More Than 200 Mammoth Skeletons Discovered In Mexico City

Saturday, September 12, 2020

Discovery might help explain why the species went extinct

Talk about making a big discovery. Actually, make that a mammoth-sized discovery. Construction workers in Mexico City uncovered the bones of more than 200 mammoths while making way for an airport recently. Experts were quickly called to the scene. The site has since been nicknamed “mammoth central” by archeologists and paleontologists.

What are mammoths?

Mammoths were mammals related to the modern elephant.

The animals used to roam North America but are now extinct, meaning they disappeared from the planet like the dinosaurs.

Scientists aren’t exactly sure why mammoths went extinct.

Some say it was because of  the presence of early humans. Others blame a changing climate.

Paleontologist Joaquin Arroyo Cabrales said the airport site will be “very important” when it comes to testing various extinction theories.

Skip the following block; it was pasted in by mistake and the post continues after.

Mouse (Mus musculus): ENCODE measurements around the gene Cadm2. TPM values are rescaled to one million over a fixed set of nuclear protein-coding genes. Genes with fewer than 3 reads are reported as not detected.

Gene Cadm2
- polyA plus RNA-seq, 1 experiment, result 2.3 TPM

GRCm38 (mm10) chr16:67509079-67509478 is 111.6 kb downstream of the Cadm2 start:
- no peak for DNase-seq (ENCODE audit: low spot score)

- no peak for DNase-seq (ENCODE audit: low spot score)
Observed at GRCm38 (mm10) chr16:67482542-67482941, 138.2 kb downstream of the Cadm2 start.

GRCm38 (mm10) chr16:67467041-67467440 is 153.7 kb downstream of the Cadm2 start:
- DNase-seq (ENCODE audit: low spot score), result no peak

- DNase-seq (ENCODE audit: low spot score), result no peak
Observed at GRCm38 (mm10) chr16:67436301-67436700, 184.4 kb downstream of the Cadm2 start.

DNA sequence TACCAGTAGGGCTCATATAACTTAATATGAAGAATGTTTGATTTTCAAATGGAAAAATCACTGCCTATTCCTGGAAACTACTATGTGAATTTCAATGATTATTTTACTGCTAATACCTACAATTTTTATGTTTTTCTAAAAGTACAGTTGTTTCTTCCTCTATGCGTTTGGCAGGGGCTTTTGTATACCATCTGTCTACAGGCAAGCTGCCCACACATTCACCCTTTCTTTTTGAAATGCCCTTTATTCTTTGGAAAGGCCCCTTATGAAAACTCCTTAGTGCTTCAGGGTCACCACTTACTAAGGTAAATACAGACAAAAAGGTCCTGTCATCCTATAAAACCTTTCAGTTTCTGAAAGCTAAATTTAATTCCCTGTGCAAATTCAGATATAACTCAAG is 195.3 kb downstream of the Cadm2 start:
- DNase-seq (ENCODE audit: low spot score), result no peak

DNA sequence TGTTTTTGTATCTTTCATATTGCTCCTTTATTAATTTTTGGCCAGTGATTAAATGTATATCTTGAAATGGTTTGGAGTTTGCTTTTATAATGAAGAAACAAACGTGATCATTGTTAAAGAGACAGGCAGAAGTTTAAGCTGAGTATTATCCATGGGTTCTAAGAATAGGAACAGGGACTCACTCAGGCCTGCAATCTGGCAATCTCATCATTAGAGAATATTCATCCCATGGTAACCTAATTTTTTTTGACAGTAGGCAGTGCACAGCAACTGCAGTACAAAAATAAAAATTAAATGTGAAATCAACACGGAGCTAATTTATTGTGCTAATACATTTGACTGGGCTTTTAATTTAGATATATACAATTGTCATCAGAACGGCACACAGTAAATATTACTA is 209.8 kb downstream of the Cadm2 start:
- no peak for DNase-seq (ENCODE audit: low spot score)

Why the mammoth graveyard?

(Graphic design by Allison Cake/CBC)

The construction site appears to be on top of what was an ancient lakebed.

Experts believe the mammoths were drawn to the water and then got trapped in the marshy soil.

Other creatures also found

Paleontologists used all kinds of tools to safely unearth the bones at the ancient site. (Image credit: Marco Ugarte/The Associated Press)

When they started digging at the site, scientists found other types of animal bones as well.

That includes the bones of about 25 camels and five horses, said archeologist Rubén Manzanilla López of the National Institute of Anthropology and History.

Sounds like a prehistoric zoo!

Archeologists and paleontologists continue to discover new things about the mammoth site.

For example, there are signs that humans might have made tools out of the mammoth bones between 10,000 and 20,000 years ago.